Turning back the pages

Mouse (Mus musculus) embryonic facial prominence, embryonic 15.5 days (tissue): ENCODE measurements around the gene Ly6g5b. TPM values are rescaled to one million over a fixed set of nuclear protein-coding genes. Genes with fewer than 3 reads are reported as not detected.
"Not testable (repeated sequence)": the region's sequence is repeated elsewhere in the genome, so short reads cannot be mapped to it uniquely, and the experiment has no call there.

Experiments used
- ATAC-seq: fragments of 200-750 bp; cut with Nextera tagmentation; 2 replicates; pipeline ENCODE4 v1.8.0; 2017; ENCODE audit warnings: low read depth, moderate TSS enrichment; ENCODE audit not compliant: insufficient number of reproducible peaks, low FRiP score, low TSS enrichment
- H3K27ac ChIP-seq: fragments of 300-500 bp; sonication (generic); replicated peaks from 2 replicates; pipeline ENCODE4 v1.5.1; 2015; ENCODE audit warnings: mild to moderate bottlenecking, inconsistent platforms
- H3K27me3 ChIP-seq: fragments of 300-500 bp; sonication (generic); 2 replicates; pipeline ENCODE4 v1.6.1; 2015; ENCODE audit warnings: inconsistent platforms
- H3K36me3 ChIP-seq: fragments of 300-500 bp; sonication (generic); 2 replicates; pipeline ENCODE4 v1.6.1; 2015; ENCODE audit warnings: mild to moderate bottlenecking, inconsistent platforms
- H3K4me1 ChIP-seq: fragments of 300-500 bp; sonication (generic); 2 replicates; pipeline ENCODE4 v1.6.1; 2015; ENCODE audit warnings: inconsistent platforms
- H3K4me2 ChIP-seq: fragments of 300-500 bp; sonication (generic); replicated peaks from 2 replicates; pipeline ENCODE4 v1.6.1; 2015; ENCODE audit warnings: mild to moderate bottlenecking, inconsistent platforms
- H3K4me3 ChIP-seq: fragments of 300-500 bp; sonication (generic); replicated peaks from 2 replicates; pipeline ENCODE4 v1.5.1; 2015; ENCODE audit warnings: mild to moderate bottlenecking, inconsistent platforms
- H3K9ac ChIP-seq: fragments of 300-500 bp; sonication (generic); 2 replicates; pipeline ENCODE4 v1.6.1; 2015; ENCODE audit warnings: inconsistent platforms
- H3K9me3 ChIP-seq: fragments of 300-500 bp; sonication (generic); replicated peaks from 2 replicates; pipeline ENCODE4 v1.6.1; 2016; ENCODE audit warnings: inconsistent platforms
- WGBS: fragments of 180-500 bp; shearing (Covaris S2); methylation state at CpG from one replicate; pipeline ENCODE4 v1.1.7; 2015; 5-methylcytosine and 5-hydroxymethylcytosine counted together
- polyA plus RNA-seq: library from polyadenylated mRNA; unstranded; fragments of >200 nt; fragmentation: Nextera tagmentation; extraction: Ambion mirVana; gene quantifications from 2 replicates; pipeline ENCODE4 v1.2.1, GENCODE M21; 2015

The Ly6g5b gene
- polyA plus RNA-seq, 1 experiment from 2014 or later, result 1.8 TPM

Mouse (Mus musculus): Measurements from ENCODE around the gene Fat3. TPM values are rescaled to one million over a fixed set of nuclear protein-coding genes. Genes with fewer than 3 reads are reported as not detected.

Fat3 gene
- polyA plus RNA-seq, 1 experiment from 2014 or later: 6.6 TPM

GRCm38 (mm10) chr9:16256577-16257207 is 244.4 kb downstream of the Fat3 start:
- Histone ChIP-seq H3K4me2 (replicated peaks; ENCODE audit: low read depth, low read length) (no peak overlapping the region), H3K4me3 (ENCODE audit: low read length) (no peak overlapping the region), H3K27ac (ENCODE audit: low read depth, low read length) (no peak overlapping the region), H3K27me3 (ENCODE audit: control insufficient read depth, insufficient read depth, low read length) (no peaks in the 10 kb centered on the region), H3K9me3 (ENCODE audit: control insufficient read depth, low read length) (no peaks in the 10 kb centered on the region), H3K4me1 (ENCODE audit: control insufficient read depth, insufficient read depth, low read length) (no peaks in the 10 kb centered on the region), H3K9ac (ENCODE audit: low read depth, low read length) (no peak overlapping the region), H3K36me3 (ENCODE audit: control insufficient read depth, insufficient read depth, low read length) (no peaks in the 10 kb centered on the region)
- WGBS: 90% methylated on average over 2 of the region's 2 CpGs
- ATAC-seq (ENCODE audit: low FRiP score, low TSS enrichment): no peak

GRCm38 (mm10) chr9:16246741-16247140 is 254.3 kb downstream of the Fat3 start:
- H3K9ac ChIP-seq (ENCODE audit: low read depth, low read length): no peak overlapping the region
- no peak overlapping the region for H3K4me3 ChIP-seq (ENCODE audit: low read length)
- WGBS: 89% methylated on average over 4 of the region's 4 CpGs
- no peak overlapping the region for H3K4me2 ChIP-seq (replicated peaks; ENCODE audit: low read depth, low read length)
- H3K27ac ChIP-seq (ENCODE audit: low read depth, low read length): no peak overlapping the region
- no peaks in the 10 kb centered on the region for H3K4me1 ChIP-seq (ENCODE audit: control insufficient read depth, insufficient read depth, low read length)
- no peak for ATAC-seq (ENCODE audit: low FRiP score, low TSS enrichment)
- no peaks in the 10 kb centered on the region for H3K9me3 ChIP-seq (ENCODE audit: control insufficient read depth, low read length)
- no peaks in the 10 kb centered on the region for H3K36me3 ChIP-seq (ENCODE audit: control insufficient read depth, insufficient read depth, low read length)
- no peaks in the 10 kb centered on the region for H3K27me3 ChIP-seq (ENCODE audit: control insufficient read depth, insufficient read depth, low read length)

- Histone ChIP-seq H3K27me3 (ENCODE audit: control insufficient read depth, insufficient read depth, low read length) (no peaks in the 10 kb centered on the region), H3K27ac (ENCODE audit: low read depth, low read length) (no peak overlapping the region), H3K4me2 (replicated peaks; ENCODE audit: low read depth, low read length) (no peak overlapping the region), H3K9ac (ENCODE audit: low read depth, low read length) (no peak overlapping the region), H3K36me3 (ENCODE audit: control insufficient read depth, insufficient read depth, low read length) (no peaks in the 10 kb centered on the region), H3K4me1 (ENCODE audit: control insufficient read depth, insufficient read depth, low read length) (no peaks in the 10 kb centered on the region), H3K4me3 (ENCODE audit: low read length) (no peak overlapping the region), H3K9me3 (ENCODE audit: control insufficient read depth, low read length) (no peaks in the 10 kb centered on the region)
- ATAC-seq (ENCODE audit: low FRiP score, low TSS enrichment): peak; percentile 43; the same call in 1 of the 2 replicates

100 years ago - February, 1907 A February storm, with all the characteristics of a blizzard, raged for days after it started on Feb. 10, 1907. At times the wind reached almost the proportions of a gale. The wind blew the plaster off of the parlor walls on Wesley Morehouse's house in Sodom. A big tree in front of Mrs. M.L. Kenyon's house was blown down and the top was taken out of the one near Frank Robbins'. The wind blew one of the telephone poles down near the Sodom postoffice. There has been little snow but five inches did fall in Bakers Mills making cross roads impassable. The stage managed to get through. The ongoing grippe epidemic is causing considerable distress in Warrensburgh. Leon Taylor, 18 years, died at his home in Luzerne after a two week battle with the illness. Hotel fire Mrs. Edward McAuliffe, of Brant Lake, is charged with setting fire to the Palisades Hotel. She took dinner, on Feb. 14, 1907, at the Adirondack Hotel, in Warrensburgh, while in the custody of Deputy Sheriff Alfred C. Stone. They then left on the 1:15 trolley car for Glens Falls for appearance before the county judge. The Palisades Hotel, on Brant Lake, together with its contents, was totally destroyed by fire on Saturday night, Feb. 9, 1907. Not a thing was saved. No one was staying in the hotel at the time of the conflagration. William Owens, the proprietor of the Palisades, who lives in Brant Lake during the winter, was notified. He and several neighbors found tracks in the snow leading from the hotel grounds and a mitten was found on the trail, saturated with kerosene. Deputy Sheriff Stone, of Warrensburgh, was summoned and arrested Mrs. McAuliffe, wife of Edward McAuliffe, proprietor of the Brant Lake House, on a charge of setting fire to the property of their competition. The first witness at the Monday examination was Judson Smith, who accompanied Owens on the night of the fire following the tracks in the snow. Much animosity is felt by the people of Brant Lake toward Mrs. McAuliffe. Grippe in Johnsburg All parts of Johnsburgh are having a scrap with the Grippe (flu) and many people are very ill. Irving Armstrong cut a gash four inches long in one of his feet with an axe while chopping firewood. G.R. Smith and Lemuel Morehouse went out after rabbits Saturday afternoon and brought back ten prime ones. (Ick! I'd as soon eat a cat!). Arthur Perry has finished his job of collecting logs on the Spoor farm. Thomas Green, 15 years, of Lewisville (Part of River Street, Warrensburgh), is very low with Quick Consumption. A.S. Taylor has Erysipelas (contagious inflammation of the skin). John Rhodes' five year old son is recovering from Pneumonia. Emma Carleton is recovering from a badly bruised leg caused from sledding. In East Thurman, Wallace King is seriously ill with Pleuro Pneumonia. Fred Laverys sawmill in Pottersville is broken down. Mrs. J.W. Putnam, of Garnet, suffered a partial shock of paralysis. In Sodom, Arthur Morehouse is helping Benjamin Wadsworth cut wood for John Wade. The Pasco boys, who live on the Joseph Pasco place, in North Thurman, had their woodshed and four or five cords of seasoned hardwood burned. The woodshed was close to their house which was saved. Charles Gilchrist Hartman, 40 years, one of the oldest conductors in point of service on the Hudson Valley (trolley) railroad, died in Glens Falls. He was well known to Warrensburgh passengers. Nicholas Lynch, who has been proprietor of the Grand Army House, in Warrensburgh, for the past year and a half, has sold his interest in the hotel to H. Van Schultze, of Saratoga (now John Henry's tavern location). J.I. Hewitt is suffering from a broken jaw caused by having a tooth extracted. In Sodom, Nathan Moore cut his foot badly with an axe while chopping wood. In Warrensburgh, wallpaper is 2 1/2 cents a roll at Turner's Store. Premier light weight champion of the world, Joe Gans, of Baltimore, knocked out Kid Herman, of Chicago, in the eighth round to retain his title. Thought for the day - Neighbors are folks who come over when you're sick and tell you how sick they used to be.

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